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Modal verbs

Level: beginner

The modal verbs are: 

can
may
must
shall
will
could
might

should
would

We use modals to show if we believe something is certain, possible or impossible:

My keys must be in the car.
It might rain tomorrow.
That can't be Peter's coat. It's too small.

We also use them to do things like talk about ability, ask permission, and make requests and offers:

I can't swim.
May I ask a question?
Could I have some tea, please?
Would you like some help?

Modal verbs

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Comments

Hello LilyLinSZ,

1) This use of should is a variant on the present subjunctive, used for expressing things that we wish for, assume or imagine. You can read more about the subjunctive in English here:

https://en.wikipedia.org/wiki/English_subjunctive

 

2) In this sentence, will expresses a firm belief or certain knowledge; must expresses a strong expectation based on existing knowledge, deduction or experience. Will expresses certainty on the part of the speaker; must expresses strong expectation, but is still speculative.

 

3) The explanation here is the same as for the second question. Both will and must are possible, with the differences in meaning noted above. You could also use might, may, could and should). If you change by now to yet then the negative forms of the modals are also possible.

 

Peter

The LearnEnglish Team

Hi Teacher,

I hope you are doing great!

Your secretary told me that you would be coming over. Otherwise I should have felt compelled to call you at home - Why is "should have felt..." used instead of "would have felt..."

I reluctantly agreed to a postponement on condition that the sale should be completed and the boat handed over by 31st August.

Is the use of 'should' here considered a past tense form of "shall"?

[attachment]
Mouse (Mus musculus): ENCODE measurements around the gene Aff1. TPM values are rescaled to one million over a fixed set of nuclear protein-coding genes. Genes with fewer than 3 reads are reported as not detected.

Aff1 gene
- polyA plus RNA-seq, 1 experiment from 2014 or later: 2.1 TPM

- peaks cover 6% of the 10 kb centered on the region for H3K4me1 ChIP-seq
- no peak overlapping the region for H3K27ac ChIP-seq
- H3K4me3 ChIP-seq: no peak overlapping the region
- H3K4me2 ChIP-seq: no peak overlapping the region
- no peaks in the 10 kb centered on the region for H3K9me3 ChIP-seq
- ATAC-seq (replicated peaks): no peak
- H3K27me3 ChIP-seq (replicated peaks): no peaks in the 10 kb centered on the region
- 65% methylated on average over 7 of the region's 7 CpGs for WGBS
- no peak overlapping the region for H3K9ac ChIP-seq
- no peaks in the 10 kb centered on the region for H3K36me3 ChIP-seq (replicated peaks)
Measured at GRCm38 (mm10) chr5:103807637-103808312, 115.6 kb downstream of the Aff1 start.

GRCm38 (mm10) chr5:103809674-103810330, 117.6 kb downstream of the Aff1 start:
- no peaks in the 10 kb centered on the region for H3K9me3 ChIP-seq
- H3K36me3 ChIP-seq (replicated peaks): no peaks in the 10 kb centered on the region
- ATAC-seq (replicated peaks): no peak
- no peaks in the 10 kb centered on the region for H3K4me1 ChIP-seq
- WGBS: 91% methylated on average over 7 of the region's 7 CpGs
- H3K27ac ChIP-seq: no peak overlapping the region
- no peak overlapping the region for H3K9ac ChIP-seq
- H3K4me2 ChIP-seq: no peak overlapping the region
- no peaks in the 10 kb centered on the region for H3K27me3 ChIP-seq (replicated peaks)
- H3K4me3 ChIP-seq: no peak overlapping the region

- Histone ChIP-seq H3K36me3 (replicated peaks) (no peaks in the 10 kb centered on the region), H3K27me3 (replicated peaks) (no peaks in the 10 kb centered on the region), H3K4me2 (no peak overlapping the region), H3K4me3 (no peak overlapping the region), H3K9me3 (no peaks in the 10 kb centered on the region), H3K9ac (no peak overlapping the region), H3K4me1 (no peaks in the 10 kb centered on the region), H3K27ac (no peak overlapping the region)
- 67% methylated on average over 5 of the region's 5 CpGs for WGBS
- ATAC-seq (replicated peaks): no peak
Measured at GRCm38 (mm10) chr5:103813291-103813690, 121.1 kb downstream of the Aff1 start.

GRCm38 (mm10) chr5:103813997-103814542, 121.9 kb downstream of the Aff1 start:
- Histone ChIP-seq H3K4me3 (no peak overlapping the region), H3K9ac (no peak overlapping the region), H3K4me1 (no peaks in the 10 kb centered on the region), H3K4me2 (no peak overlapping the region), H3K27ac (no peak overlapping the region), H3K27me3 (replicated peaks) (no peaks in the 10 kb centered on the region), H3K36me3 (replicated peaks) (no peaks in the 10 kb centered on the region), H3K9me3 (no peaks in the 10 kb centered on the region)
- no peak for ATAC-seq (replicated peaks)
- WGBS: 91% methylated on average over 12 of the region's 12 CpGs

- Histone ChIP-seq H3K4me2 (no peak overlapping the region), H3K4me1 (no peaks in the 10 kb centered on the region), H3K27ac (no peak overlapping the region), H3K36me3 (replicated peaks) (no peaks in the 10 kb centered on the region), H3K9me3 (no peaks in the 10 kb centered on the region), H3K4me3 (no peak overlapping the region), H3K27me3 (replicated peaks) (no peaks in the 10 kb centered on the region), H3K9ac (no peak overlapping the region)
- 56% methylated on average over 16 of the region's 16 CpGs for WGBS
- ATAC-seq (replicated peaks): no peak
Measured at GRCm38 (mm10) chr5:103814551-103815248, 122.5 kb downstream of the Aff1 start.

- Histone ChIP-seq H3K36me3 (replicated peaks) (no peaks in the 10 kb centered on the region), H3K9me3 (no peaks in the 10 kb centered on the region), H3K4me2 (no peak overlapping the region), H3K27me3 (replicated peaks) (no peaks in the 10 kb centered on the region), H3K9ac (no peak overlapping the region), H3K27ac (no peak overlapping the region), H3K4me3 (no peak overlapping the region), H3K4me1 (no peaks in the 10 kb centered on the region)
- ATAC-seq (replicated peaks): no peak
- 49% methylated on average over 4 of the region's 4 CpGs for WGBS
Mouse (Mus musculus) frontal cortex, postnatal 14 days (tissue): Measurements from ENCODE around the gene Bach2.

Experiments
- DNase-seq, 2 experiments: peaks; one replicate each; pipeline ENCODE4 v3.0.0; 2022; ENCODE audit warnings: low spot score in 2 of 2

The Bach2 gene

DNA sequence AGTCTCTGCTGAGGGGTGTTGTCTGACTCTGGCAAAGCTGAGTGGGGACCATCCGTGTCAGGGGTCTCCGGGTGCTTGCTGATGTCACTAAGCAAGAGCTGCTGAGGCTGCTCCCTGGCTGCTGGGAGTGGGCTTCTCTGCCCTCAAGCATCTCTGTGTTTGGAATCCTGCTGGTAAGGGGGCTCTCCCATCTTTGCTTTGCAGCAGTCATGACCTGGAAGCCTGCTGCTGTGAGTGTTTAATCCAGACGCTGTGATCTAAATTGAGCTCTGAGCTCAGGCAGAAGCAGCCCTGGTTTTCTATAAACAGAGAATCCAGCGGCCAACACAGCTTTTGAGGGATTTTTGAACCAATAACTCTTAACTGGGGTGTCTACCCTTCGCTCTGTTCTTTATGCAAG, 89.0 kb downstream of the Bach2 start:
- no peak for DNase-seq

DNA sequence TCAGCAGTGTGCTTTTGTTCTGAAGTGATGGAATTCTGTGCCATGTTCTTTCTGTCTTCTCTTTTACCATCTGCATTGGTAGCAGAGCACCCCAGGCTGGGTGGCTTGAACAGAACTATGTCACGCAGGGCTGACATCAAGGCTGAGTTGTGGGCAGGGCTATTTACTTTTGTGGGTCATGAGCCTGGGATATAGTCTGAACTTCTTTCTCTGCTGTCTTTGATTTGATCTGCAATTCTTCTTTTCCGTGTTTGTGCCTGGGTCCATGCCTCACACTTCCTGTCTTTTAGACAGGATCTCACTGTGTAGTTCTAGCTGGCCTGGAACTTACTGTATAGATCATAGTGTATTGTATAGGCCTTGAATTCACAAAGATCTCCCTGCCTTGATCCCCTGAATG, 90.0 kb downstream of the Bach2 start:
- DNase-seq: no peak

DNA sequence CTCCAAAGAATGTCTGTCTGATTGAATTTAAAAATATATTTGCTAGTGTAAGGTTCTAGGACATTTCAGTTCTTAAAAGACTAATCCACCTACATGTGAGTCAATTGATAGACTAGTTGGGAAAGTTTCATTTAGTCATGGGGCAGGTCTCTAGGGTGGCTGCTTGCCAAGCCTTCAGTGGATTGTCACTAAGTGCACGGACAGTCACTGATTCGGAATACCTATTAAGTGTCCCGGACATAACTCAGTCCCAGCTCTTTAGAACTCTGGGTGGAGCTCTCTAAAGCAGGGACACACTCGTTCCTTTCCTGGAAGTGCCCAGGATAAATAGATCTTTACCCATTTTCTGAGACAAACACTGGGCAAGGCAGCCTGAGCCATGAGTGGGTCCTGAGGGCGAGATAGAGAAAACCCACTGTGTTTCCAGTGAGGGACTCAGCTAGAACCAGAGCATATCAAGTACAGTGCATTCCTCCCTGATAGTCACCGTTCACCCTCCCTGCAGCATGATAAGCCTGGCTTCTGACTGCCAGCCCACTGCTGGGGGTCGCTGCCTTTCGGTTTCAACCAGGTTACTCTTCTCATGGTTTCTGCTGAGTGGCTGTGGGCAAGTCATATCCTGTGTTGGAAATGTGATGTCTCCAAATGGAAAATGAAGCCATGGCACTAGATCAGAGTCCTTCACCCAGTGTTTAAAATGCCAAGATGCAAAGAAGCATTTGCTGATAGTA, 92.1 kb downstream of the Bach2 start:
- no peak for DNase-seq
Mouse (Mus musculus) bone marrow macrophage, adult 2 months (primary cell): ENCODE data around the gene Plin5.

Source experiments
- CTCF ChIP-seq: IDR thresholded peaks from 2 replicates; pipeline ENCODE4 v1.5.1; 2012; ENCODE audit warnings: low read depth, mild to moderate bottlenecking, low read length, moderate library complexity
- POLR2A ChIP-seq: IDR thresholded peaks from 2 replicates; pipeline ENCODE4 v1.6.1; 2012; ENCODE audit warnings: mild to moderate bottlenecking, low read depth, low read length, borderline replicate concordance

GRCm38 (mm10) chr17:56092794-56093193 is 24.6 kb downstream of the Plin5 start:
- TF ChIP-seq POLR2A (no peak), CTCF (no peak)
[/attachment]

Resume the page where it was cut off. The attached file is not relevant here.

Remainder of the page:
Hi hyunjoo76,

In the first example, using should sounds more formal or official in style than would

For the second example, yes! Should here has the meaning of shall in the past tense. It's another example of should to make a statement sound official.

Does that make sense?

Best wishes,

Jonathan 

The LearnEnglish Team

Hello English Team,

"I thought the eclipse was today, but it must be happening tomorrow."

Could I say 'will be happening' instead?

Thanks.

Hi cms10,

Yes, you could use will be happening in this sentence. But, the meaning is a bit different.

  • In the original, it must be happening is a deduction (i.e. it's a conclusion that you have made, based on some evidence or information). See this modals of deduction page for more information.
  • If you say it will be happening, it's simply stating a fact (i.e. it doesn't contain the meaning that you've drawn this conclusion from some evidence).

Does that make sense?

Best wishes,

Jonathan

The LearnEnglish Team

Hello. Can you help me to choose the correct answer? I think that all of them are correct, right?
- (Were he - Had he - Did he have) to stay up late, he would have tomorrow off.
Thank you.

Hello Ahmed Imam,

Both Were to and Had he are possible answers and both refer to hypothetical futures. Did he have is not possible as it would be only used in a question.

 

Peter

The LearnEnglish Team

Hi teacher,

What is the function of "should" in the following sentence?

"We only married in order that the child should be legitimate."

Thank you.

Hi patph0510,

The phrase '...in order that the child shoud be...' means the same as '...so that the child would be...'

This use of should is very formal and rather archaic. It is highly unusual in modern English.

 

Peter

The LearnEnglish Team

Hi team,

I am very confused about the use of 'Could'. I was watching one of learning videos and I saw the use of below statement :
Could you say that again, please?

Here in above statement , why we used 'Could'. We can say like :
Can you say that again , please?

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